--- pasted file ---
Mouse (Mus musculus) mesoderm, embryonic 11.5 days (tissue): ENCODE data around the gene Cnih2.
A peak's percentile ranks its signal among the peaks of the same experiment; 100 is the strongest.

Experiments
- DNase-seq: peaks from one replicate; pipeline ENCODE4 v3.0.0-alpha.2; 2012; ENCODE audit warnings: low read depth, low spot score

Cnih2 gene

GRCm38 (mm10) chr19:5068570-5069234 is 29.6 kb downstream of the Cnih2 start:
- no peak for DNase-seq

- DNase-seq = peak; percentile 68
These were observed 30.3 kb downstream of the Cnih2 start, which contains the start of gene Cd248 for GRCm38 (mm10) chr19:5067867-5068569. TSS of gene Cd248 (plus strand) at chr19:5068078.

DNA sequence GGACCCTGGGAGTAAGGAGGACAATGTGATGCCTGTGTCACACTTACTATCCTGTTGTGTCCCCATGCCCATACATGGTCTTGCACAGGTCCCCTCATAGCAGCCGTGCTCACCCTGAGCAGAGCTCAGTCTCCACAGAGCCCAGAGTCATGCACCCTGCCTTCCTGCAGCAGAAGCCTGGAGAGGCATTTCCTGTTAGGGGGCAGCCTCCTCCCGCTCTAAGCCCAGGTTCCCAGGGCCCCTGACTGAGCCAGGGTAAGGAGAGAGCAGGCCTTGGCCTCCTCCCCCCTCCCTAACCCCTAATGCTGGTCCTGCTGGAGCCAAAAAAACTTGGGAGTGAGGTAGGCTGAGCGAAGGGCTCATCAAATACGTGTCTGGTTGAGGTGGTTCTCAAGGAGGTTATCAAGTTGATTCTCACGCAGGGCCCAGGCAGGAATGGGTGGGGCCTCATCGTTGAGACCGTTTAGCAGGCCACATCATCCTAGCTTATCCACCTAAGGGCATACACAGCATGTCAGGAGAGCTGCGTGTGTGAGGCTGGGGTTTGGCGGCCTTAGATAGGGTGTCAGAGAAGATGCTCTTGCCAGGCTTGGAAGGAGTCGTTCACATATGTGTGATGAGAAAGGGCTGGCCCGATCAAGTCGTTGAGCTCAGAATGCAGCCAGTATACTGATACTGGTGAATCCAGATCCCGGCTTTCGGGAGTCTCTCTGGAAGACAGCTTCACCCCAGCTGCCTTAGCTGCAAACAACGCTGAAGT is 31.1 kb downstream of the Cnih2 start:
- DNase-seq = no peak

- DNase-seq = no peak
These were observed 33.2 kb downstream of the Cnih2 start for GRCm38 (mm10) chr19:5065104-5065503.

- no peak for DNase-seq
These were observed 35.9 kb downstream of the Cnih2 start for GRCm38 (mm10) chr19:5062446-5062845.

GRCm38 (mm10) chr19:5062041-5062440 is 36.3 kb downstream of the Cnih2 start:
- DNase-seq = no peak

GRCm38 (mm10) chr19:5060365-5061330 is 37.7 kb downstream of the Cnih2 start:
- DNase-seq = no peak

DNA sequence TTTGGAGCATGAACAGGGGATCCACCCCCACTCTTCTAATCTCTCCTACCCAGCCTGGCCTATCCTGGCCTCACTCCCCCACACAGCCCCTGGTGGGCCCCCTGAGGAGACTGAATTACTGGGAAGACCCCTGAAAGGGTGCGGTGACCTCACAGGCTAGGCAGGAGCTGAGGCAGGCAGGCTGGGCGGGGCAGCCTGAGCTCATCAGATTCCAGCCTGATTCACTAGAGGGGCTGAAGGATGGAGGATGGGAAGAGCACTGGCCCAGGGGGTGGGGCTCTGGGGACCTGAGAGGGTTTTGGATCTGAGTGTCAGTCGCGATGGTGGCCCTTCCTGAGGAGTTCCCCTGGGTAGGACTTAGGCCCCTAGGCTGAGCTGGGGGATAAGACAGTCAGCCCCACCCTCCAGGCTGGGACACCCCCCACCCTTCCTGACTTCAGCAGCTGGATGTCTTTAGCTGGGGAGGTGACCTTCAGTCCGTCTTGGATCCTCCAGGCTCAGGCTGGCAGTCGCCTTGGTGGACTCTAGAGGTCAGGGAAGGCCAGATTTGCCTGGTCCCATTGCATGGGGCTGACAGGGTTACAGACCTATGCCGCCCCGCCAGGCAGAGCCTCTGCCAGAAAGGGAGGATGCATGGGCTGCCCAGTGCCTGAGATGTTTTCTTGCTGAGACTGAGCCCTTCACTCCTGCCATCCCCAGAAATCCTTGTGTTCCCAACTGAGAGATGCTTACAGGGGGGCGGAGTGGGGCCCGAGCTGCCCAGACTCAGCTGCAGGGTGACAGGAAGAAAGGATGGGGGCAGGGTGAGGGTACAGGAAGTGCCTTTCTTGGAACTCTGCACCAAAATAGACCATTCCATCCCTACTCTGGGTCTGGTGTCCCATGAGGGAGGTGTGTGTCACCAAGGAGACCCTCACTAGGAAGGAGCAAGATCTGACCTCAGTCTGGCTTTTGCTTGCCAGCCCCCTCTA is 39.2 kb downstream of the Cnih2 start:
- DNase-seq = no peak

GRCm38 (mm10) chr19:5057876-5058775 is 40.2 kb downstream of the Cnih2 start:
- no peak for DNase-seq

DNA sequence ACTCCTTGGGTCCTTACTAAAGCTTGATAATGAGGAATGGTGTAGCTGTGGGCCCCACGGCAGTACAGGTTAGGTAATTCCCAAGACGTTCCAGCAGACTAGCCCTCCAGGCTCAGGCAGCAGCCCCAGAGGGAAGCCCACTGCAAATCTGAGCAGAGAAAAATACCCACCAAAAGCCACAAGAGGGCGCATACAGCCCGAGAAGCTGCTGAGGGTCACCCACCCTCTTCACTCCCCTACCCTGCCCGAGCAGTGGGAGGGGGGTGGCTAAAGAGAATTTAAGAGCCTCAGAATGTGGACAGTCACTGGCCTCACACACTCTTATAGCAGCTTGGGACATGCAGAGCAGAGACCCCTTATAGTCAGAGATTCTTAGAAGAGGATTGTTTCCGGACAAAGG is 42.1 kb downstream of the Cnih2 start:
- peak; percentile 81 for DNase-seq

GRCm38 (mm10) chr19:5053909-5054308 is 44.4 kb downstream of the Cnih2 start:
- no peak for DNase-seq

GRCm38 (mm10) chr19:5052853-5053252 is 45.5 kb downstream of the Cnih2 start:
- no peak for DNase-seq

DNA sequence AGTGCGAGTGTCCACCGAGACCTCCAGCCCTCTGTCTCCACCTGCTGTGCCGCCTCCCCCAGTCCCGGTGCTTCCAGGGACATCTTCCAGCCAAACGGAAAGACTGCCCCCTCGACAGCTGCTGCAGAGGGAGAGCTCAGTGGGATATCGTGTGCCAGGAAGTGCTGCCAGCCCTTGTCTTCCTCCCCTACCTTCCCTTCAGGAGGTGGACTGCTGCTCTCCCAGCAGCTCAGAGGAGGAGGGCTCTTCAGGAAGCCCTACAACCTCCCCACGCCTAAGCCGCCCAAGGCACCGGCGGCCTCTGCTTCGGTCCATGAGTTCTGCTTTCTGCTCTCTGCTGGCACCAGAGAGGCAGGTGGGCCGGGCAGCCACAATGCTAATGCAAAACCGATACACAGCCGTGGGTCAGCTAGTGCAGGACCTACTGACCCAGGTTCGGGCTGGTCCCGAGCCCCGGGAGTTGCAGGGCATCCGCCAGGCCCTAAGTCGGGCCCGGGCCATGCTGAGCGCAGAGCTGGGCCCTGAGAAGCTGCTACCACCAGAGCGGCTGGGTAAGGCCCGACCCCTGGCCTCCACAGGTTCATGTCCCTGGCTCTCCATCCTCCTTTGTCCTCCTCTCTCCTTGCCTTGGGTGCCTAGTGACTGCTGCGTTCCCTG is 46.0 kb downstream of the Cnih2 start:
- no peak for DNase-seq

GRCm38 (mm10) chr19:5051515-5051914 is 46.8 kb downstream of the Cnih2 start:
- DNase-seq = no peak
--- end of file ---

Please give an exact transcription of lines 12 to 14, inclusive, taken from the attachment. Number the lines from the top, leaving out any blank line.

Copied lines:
- DNase-seq = no peak
These were observed 33.2 kb downstream of the Cnih2 start for GRCm38 (mm10) chr19:5065104-5065503.

- no peak for DNase-seq